Lambing season

Updated: Jul 20, 2019

For many Icelandic country folk, the month of May brings their favorite time of year: lambing season. The birds are singing, the days are longer, the flora all around is thriving and farmers spend every waking minute and then some out in the sheep sheds helping birth hundreds of lambs.



This job hasn’t changed much through the years. Every gestating ewe needs to be checked multiple times a day – and also during the night – to see if it’s gone into labor. This takes a lot of walking around the sheds – some walk as much as 10k in a single night. Every man woman and child on the farm helps out during this time, manning shifts at all hours, and many farms call in for reinforcements from friends, relatives or migrant workers.


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Some of the sheep manage on their own while others need help but in either case they have to be separated from the rest of herd. Once the lambs are born the helpers make sure they are nursing and then they document the birth: how many lambs each ewe had and when, their sex, their coloring, if any lambs died in birth and if any lambs needed to be weaned to a different ewe.



A lamb that needs to be weaned to a different ewe is usually placed with an ewe that is known to only be carrying one lamb, just before the birth. The placed lamb is also bathed in warm water so that the new mother is more likely to want to lick it clean, forming a parental bond.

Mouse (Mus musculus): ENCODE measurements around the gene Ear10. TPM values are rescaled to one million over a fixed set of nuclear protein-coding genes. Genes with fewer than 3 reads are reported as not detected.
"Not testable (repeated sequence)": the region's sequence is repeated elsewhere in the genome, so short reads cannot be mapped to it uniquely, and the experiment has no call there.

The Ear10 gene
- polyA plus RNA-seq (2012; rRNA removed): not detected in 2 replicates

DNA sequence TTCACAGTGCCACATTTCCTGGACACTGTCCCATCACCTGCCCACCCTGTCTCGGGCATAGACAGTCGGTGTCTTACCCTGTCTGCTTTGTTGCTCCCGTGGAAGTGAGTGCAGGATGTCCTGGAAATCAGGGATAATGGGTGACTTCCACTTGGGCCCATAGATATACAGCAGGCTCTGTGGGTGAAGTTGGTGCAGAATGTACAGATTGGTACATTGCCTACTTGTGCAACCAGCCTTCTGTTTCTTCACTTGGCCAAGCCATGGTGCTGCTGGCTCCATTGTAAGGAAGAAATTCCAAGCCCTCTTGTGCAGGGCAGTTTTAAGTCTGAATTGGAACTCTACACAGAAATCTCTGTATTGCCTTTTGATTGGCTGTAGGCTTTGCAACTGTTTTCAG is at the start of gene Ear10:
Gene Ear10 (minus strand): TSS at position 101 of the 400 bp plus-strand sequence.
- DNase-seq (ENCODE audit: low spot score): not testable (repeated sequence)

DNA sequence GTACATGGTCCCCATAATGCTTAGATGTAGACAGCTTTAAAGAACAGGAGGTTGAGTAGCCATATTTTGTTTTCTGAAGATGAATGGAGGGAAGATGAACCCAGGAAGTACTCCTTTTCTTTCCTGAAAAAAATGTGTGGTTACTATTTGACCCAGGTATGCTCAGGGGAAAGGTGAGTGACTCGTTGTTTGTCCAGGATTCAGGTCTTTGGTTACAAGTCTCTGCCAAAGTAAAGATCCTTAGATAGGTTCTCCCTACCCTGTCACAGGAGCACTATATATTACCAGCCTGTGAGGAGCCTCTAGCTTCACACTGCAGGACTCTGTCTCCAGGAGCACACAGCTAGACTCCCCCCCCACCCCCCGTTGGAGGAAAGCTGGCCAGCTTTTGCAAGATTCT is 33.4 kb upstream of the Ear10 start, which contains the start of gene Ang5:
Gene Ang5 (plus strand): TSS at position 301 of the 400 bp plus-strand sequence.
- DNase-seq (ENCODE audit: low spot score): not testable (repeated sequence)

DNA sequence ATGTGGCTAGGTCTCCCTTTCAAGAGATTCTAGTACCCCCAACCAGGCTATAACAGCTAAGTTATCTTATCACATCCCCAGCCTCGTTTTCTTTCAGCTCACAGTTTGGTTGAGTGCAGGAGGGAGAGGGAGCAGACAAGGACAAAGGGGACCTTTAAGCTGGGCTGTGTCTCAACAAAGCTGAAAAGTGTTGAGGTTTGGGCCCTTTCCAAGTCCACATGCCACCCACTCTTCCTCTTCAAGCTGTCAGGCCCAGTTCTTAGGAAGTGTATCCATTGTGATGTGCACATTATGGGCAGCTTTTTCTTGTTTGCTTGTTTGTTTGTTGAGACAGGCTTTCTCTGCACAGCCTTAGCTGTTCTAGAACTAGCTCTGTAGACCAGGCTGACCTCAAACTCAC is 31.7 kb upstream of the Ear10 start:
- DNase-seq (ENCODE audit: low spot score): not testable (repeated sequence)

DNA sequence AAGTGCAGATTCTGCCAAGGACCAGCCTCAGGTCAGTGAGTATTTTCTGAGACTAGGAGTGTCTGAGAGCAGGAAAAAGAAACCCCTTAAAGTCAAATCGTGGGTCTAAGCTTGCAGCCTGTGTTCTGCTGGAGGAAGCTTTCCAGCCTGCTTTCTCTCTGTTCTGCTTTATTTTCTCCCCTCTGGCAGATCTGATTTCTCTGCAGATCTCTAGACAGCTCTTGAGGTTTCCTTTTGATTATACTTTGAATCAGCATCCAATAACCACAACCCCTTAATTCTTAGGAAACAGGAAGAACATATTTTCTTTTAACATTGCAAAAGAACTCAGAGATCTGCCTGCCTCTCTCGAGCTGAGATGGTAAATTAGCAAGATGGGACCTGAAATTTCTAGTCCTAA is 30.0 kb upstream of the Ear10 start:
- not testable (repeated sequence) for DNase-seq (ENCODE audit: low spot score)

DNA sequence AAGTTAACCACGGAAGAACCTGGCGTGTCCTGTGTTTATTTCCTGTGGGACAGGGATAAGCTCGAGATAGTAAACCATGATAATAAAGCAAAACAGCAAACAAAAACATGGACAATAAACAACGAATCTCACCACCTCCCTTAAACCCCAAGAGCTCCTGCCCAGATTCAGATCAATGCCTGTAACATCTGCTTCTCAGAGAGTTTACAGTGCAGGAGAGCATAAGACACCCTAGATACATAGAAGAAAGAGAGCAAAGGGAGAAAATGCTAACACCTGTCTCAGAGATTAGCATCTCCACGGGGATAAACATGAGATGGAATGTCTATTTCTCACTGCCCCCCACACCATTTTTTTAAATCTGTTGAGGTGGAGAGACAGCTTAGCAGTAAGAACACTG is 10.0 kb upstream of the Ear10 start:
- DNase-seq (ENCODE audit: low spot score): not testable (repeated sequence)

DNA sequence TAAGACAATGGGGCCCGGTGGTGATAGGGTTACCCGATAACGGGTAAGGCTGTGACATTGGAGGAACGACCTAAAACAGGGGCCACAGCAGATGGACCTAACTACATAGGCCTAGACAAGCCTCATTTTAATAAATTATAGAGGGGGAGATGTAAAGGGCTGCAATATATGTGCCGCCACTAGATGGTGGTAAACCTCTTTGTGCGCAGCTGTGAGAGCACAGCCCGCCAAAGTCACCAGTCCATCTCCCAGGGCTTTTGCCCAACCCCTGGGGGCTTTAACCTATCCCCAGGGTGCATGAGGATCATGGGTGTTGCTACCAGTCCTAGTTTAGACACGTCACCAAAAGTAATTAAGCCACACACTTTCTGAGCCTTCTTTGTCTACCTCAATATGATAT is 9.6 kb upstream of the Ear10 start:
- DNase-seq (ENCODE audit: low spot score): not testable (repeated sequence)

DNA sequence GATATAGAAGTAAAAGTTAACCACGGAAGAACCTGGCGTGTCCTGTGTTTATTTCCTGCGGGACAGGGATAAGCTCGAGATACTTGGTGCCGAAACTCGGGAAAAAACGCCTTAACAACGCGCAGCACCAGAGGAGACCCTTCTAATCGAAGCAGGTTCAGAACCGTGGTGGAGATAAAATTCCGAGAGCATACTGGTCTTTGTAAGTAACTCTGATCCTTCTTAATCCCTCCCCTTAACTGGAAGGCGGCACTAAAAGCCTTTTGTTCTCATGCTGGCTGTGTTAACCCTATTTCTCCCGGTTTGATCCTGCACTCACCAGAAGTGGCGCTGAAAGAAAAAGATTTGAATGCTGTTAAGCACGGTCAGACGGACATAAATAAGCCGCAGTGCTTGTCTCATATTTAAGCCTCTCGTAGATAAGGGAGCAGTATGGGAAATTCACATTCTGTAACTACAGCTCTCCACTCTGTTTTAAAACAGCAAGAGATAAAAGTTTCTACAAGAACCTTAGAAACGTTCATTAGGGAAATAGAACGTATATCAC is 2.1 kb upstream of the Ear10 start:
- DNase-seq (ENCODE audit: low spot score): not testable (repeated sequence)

Between births during the long, bright night shifts, farmers have to come up with ways to pass the time. Earlier this month, a few farmers in the North-Western region dared each other to post good spirited nude photos of themselves in the fields and sheep sheds. While lambing season is still going strong here in the south Hotel Rangá’s neighbors have (to our knowledge) kept their clothes on. Even so, if you happen to pass by a farm it doesn’t hurt to knock first.


Feel like visiting an Icelandic farm during your stay?

Contact our lobby at +354-487-5700 or via email: hotelranga@hotelranga.is

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